Harvard breaks the record for multiple editing

dna colorato“Wow! Badass. 13,200 crispr base edits in a single cell! On the way to ‘recoded’ human cells,” tweeted Antonio Regalado before covering the news in MIT Technology Review. To be honest, the radical redesign of species is still sci-fi dystopia, but the paper preprinted by Cory J. Smith et al. in bioRxiv is impressive anyway. Continue reading

CRISPR too serious not to laugh at

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Dark matter is actually made of CRISPR. CRISPR can divide by zero. Jennifer Doudna didn’t discover CRISPR, CRISPR discovered Jennifer Doudna. Just take a look at this gallery and, if you like it, manage to get the paper on CRISPR digital ethnography published by Leah Lowthorp in the Journal of American Folklore. It all started with an overhyped Wired coverstory and a tweet by Daniel MacArthur (Harvard-MIT). A twitterstorm quickly followed, with over 1,500 tweets in two days. As you can see, CRISPR is too serious not to laugh at it!

Your CRISPR blogger tries the real thing

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My lab adventure in the Italian edition of Scientific American (Le Scienze)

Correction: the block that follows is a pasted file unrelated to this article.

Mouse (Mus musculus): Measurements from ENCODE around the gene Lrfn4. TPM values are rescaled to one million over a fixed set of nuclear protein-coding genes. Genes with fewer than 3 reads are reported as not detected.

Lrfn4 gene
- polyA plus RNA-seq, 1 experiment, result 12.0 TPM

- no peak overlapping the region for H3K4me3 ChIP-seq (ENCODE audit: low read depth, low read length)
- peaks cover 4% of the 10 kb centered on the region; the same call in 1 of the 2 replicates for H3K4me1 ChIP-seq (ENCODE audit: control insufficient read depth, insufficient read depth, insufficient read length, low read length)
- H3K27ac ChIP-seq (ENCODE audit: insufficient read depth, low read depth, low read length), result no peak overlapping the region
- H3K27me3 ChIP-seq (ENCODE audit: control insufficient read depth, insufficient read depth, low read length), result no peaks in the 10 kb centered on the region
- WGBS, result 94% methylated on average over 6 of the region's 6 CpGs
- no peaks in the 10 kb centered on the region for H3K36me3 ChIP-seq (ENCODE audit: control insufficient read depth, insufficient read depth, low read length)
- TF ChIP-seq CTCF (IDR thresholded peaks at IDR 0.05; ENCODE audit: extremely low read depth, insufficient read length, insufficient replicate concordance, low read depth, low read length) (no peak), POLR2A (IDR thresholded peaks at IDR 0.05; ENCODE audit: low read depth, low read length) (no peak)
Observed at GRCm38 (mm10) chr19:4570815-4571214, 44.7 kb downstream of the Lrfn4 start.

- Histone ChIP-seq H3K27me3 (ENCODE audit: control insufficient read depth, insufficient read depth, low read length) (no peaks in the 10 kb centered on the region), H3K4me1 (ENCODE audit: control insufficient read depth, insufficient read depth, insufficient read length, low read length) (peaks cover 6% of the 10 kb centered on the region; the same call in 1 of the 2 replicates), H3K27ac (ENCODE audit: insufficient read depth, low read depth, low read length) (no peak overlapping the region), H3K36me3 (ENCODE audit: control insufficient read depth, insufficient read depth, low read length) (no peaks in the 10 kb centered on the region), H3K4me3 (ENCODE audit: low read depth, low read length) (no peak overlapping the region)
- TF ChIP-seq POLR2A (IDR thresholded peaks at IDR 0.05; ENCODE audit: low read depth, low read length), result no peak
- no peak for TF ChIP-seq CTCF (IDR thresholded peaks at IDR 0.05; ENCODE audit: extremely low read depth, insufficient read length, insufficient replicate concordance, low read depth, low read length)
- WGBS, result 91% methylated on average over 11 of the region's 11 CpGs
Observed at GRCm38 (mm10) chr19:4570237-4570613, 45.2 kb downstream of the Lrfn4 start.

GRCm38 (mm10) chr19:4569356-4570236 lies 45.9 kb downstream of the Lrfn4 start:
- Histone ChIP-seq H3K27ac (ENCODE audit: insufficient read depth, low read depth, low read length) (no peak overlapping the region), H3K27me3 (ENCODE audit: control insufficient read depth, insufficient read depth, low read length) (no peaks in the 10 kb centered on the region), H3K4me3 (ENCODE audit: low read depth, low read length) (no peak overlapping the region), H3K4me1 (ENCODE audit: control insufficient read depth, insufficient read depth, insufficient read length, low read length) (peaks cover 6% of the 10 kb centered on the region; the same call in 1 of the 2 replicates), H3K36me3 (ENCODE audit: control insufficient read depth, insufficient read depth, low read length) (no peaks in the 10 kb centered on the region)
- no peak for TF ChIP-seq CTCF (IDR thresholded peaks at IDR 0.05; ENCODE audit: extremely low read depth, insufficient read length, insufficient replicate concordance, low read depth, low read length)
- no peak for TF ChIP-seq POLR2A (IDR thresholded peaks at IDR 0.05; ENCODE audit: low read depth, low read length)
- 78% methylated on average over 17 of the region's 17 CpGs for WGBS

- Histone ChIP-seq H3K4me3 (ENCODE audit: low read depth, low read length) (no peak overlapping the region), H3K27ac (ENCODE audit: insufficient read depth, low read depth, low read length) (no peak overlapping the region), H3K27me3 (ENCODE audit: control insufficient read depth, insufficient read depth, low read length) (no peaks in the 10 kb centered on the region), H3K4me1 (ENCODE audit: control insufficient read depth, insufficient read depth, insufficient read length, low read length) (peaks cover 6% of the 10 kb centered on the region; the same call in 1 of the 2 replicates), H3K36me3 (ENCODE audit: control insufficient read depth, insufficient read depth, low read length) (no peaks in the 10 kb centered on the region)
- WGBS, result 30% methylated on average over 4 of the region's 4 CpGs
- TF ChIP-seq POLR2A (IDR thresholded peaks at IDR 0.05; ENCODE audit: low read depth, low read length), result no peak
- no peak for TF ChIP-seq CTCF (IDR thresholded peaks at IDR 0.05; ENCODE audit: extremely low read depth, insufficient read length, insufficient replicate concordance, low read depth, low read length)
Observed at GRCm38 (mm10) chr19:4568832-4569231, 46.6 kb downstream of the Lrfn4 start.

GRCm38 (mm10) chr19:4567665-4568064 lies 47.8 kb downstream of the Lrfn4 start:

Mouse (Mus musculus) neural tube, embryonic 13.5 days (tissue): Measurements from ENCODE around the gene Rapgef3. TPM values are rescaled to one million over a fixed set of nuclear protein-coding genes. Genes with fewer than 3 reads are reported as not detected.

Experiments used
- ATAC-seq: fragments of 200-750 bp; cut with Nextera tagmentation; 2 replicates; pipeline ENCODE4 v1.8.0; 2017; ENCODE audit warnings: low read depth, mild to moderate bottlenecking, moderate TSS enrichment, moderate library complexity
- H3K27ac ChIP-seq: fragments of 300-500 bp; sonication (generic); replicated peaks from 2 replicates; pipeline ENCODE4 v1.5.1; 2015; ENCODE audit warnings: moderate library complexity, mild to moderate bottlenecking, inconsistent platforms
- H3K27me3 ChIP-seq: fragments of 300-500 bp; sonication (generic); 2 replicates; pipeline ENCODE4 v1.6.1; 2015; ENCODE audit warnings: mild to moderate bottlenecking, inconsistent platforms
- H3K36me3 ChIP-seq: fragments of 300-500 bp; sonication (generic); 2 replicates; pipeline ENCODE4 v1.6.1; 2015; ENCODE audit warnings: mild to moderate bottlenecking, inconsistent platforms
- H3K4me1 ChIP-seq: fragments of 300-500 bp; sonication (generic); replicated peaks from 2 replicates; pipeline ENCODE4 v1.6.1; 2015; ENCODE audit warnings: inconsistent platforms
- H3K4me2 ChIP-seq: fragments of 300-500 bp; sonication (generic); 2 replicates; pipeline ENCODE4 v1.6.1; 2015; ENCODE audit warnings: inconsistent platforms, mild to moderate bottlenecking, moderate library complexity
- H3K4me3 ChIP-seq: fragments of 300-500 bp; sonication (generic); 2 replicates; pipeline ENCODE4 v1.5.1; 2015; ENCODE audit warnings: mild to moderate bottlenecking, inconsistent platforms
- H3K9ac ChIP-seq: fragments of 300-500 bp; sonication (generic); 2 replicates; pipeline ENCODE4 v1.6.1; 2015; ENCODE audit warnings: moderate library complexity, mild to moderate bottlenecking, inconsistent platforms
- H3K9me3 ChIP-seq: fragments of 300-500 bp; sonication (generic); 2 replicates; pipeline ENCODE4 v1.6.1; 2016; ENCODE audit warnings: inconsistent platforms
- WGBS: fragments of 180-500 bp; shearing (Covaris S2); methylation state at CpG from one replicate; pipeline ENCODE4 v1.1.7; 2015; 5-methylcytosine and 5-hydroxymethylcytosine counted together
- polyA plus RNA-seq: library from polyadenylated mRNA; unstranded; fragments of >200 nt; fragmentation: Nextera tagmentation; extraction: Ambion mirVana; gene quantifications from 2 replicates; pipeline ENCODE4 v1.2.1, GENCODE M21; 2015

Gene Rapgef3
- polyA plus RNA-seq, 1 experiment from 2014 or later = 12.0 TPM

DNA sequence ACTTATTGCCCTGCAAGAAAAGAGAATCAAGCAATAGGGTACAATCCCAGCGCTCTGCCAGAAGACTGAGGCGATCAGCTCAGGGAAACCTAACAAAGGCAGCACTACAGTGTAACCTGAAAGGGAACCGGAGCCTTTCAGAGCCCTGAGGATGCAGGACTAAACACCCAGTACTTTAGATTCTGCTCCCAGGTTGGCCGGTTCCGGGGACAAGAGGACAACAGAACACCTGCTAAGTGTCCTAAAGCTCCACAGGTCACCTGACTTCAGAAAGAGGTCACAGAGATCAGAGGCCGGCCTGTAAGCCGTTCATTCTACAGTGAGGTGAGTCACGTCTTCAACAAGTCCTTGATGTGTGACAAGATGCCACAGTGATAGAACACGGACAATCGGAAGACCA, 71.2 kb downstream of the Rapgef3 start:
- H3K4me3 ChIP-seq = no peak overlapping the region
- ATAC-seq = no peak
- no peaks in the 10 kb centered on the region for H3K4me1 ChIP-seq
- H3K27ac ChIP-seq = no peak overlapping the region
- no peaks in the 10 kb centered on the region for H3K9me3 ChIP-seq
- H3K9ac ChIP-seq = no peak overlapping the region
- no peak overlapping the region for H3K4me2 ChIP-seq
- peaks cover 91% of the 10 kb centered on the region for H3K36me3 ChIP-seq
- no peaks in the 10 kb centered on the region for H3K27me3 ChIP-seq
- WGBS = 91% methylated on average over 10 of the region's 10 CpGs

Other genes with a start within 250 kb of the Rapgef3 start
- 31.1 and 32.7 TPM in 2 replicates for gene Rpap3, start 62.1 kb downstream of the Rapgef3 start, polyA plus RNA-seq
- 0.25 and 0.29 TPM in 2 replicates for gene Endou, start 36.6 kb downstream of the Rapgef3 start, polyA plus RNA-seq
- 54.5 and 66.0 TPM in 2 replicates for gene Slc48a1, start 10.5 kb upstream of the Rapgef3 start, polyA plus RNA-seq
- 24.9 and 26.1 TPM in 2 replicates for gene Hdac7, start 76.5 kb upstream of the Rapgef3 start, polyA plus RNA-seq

It’s never too late to learn how to rewrite a genome. So here I am, attending this CRISPR school. Forget the do-it-yourself kits sold over the internet. I am lucky enough to take the first practical course on genome editing organized by the Italian Society of Agricultural Genetics (Siga) in Grugliasco, at the Department of Agricultural, Forestry and Food Sciences of the University of Turin. After writing a lot about CRISPR, it’s time to try the real thing. Continue reading

CRISPR best and worst in 2018

CRISPR contributed to Science’s Breakthrough of the Year and was also nominated for the Breakdown category by the same journal. The second nomination was an easy guess: He Jiankui and its baby-editing claim were also mentioned in Nature’s 10 for 2018. Much more interesting is the decision to celebrate cell-barcoding, the CRISPR-based technique used to track embryo development in stunning detail and over time. Continue reading